Framed Fabric Corkboard Tutorial

I’m a simple craft kind of girl. I’ve only used a glue gun a handful of times and I can’t sew for my life (although I want to change that) but that doesn’t stop me from doing crafts. I’ve found that the more time I spending crafting (and pinning) the more inspiration I get for projects.

At the beginning of the summer I got into the habit of picking up cheap frames that I absolutely loved but needed some tender loving care. This summer I also picked up some beautiful fabric, ya know, just in case I magically learn how to sew I knew it was something I needed. I made an adorable Fabric Covered Mason Jar out of it but I also knew that fabric was destined for more.

While I was browsing Consumer Crafts it came to me. A fabric covered cork board. I had the idea in mine before but hadn’t been able to find the size cork board I was looking for in a FULL piece. I’ve seen the tile in multiple spots but never a role like Consumer Crafts had.

Here’s What you’ll need to make your very own Fabric Covered Cork board, which if I do say so myself is WAY prettier than any cork board I’ve ever come across!

 

  • Fabric (enough to cover the opening in your frame)
  • Frame
  • Scissors
  • Sand Paper
  • Rolled Cork board
  • Spray Adhesive
  • Primer (optional)
  • Paint of your choice (optional)

The first thing you need to do is clean the entire frame and take off the backing. I removed the glass but kept the photo to use as the template to cut the cork board and to provide more depth. The next thing I did was sand any rough spots in my frame.

Once sanding is down clean the frame again. This is the point that you will prime the frame using spray paint and then paint it a color that corresponds with your fabric. At first I was going to paint my frame but then I opted not too. I just couldn’t find something that fit my fabric the way I wanted too and instead decided to leave it the natural color of the wood imperfections and all!

While the paint is drying (or not) use the picture from your frame to measure TWO layers of cork board. Cut to size.

Once you have cut down TWO pieces to size spray the adhesive on the picture and on one of the pieces of cork boards. Press the cork board and the picture together. Quickly spray the cork board again and the back of the other cork board and press it onto the layer of picture/cork board.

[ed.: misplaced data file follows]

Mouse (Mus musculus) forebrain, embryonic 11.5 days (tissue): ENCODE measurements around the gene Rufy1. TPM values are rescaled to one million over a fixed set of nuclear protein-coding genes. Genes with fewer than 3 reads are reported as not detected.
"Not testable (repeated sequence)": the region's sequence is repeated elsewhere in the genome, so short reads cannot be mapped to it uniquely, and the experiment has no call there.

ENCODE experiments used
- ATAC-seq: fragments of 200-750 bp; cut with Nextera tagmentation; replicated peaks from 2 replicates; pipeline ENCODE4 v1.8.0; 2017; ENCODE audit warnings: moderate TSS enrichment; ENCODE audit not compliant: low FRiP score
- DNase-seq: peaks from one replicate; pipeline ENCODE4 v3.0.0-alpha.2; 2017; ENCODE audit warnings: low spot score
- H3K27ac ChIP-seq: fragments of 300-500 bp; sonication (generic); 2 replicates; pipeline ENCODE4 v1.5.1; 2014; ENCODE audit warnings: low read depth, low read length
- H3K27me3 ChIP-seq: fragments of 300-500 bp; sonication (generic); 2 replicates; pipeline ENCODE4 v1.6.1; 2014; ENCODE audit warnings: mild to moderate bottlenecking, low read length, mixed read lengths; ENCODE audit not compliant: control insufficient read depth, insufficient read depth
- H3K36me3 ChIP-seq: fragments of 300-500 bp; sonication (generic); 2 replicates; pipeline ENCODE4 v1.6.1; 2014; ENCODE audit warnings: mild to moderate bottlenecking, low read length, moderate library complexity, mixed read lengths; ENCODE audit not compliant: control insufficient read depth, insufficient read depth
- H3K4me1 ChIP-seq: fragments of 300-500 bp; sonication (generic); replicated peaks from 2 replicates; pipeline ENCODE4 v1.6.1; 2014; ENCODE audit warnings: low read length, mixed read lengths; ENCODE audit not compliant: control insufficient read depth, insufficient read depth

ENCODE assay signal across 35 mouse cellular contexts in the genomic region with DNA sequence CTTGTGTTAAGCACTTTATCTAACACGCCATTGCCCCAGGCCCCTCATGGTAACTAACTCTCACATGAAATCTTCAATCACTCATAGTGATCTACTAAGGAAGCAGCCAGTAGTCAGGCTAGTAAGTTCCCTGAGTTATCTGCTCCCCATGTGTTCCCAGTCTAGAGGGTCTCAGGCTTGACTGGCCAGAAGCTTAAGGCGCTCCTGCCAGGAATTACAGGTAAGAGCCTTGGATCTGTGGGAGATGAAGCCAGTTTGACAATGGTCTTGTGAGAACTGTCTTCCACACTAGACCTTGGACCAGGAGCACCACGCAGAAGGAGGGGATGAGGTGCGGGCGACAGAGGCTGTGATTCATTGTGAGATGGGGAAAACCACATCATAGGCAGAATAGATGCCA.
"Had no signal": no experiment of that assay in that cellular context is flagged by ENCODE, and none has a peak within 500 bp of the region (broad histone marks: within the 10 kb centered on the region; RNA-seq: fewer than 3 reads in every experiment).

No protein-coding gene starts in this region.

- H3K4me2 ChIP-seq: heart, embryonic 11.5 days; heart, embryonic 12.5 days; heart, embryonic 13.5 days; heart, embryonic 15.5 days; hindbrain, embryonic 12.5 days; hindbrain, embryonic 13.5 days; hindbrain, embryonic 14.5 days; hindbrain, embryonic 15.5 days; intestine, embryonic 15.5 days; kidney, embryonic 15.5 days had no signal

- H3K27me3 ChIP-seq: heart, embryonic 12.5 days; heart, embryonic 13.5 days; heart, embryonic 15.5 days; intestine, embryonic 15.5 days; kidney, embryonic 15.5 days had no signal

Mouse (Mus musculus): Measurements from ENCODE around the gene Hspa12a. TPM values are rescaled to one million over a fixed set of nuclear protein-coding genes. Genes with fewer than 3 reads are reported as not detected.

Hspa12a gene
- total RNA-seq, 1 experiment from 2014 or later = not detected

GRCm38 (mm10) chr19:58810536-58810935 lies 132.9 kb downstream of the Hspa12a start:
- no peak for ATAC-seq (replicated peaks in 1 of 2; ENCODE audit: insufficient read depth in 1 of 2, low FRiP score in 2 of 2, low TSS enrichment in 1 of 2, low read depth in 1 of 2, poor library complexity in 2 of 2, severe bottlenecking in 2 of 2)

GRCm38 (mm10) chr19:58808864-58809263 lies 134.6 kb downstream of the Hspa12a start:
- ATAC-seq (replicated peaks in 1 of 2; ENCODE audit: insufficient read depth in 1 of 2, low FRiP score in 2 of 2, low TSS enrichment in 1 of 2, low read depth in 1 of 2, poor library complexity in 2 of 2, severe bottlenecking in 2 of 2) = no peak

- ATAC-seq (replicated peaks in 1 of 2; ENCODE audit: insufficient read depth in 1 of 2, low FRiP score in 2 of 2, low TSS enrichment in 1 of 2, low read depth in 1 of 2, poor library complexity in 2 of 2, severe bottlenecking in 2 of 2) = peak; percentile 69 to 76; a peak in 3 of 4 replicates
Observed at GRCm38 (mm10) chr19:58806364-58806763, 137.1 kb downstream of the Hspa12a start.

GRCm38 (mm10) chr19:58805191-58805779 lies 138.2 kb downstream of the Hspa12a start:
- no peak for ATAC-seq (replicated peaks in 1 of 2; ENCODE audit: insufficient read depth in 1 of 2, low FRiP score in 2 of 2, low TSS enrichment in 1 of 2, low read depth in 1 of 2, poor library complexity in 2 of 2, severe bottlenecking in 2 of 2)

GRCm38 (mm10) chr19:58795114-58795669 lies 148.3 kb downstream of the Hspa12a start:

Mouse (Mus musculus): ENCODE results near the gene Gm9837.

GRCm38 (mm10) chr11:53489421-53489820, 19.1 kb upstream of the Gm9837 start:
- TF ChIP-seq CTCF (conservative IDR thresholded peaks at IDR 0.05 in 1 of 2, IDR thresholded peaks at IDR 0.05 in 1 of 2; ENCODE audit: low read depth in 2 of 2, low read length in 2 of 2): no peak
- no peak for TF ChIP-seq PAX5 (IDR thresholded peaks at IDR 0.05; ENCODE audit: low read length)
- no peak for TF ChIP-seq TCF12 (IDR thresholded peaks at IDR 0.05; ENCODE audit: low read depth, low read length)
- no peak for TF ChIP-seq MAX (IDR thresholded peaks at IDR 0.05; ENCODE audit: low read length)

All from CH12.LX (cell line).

Move the board to a flat service and weigh down using heave objects to help the adhesive stick together. I used heavy books

After an hour everything should be dried. Next cut the fabric to the size of the cork board using an inch of fabric to fold over the side.

Spray a layer of adhesive onto the cork board and press the fabric down onto it making sure everything stays smooth. I did this by doing it in pieces the fabric adhered very quickly to the corkboard but for good measure when you’re done I would flip it over and put something heavy on it (think books again).  After 30 minutes pull the edges tighter and spray those down.

After an hour everything should be dry and ready to go in the frame!

I absolutely LOVE the way this turned out and plan on making a couple of more for my sisters if they want them! I’m currently looking for super cute pins so if you have a place to get them let me know 🙂

For more info about Consumer Crafts (where I purchased the cork board and the adhesive glue, as well as a bunch of other cute items) visit them here:

What do you think? Prettier than a standard cork board?

More fun crafts made with products from Consumer Crafts



Disclaimer: I wrote this post as part of a paid campaign with Consumer Crafts and Blueprint Social. The opinions in this post are my own.
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Comments

  1. says

    So cute! I would have gotten as close as putting pushpins (MAYBE staples if I was feeling adventurous) holding up a piece of fabric on an already-made bulletin board. I think you win on this one!

  2. Michelle says

    So very cute! I definitely think you made the right choice by not painting the frame – the original color looks awesome with that fabric. Going to save this one – it actually looks like I project I could competently complete!

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